Duncan, A.A.M., The Kingship of the Scots 842–1292: Succession and Independence. Edinburgh University Press, Edinburgh, 2002. ISBN 0-7486-1626-8
Hudson, Benjamin T., The Prophecy of Berchán: Irish and Scottish High-Kings of the Early Middle Ages. Greenwood, London, 1996.
McDonald, R. Andrew, Outlaws of medieval Scotland: Challenges to the Canmore kings, 1058–1266. Tuckwell, East Linton, 2003. 1-86232-236-8
Ó Cróinín, Dáibhí, Early Medieval Ireland: 400–1200. Longman, London, 1995. ISBN 0-582-01565-0
Sellar, W.D.H., "Moray: to 1130" in Michael Lynch (ed.), The Oxford Companion to Scottish History. Oxford UP, Oxford, 2001. ISBN 0-19-211696-7
Smyth, Alfred P., Warlords and Holy Men: Scotland AD 80–1000. Edinburgh UP, Edinburgh, 1984. ISBN 0-7486-0100-7
Taylor, A.B., "Karl Hundason: King of chickens" in the Proceedings of the Society of Antiquaries of Scotland, LXXI (1937), pp. 334–340.
Woolf, Alex, "Macbeth" in Lynch (2001).
[ These Notes are unreferenced. Sources are needed to back up details such as assertions that Thorfinn was Mormaer of Moray - Thanks; Sharon]
Gilcomgain and Gruoch had one son Lulach.
Lulach suceeded Macbeth to the throne but was slain four months later in 1057 AD. Annals of Ulster, 1058: "Lulach son of Gilla Comgain, over-king of Scotland, was killed in battle by Mael Coluim son of Donnchad."
The assassination of Macbeth is believed to have caused the downfall of the clan Fionnladh and it's being declared illegal along with their tartan. The Fionnladh took cover under the clan Farquharson. [The formal clan structure was just developing at this period. Tartans as clan markers would not be a thing until the late 18th century. No authority existed at this period that could outlaw whole clans. Macbeth was, supposedly, killed outright in battle - Lulach on the other hand may have been ambushed and/or assassinated. - Maven]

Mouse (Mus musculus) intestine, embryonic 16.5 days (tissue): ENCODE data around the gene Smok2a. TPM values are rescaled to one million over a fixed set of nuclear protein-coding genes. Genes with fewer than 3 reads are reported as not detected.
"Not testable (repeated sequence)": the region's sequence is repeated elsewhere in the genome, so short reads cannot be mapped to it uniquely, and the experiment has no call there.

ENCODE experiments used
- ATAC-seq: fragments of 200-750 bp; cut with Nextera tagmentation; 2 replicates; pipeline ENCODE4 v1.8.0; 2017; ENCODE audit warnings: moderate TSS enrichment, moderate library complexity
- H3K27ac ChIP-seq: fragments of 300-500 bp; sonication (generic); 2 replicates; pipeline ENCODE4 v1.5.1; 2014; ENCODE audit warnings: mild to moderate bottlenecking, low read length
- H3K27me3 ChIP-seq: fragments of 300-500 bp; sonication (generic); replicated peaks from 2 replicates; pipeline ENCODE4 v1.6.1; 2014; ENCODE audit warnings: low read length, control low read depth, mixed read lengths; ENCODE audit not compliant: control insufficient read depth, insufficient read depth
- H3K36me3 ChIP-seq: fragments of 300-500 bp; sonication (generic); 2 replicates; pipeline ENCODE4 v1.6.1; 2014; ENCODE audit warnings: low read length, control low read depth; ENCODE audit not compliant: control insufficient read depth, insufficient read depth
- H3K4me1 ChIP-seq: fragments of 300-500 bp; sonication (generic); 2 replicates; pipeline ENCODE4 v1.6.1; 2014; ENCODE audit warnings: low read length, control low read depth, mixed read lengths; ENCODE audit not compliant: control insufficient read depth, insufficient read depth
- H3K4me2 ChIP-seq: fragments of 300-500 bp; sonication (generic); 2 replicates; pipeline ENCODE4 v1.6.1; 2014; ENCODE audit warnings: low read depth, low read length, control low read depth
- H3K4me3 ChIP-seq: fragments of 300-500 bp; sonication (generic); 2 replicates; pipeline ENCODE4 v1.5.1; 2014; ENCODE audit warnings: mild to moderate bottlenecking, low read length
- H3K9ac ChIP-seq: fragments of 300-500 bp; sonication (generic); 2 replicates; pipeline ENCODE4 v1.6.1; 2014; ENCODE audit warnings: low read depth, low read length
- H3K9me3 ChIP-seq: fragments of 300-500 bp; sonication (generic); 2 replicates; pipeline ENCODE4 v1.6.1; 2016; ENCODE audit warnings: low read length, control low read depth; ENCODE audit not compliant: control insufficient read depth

King of Scotland (1040-1057) and the subject of William Shakespeare's 1606 play, he was a G-G-G-G Grandfather of Archibald Finley. His mother was Princess DONADA, daughter of MALCOLM II. Macbeth established himself on the throne after his cousin King Duncan died from wounds inflicted by Macbeth or his adherents in battle near Elgin. (He was not killed in bed as Shakespeare told it.) [W.S. borrowed from the legend of Kenneth II and his assassination by Fionnghuala daughter of Cuncar for that part of the story. https://en.wikipedia.org/wiki/Kenneth_II_of_Scotland#Death]
He married Gruoch (Lady MACBETH), a descendant of King Kenneth III who ruled from 997-1005.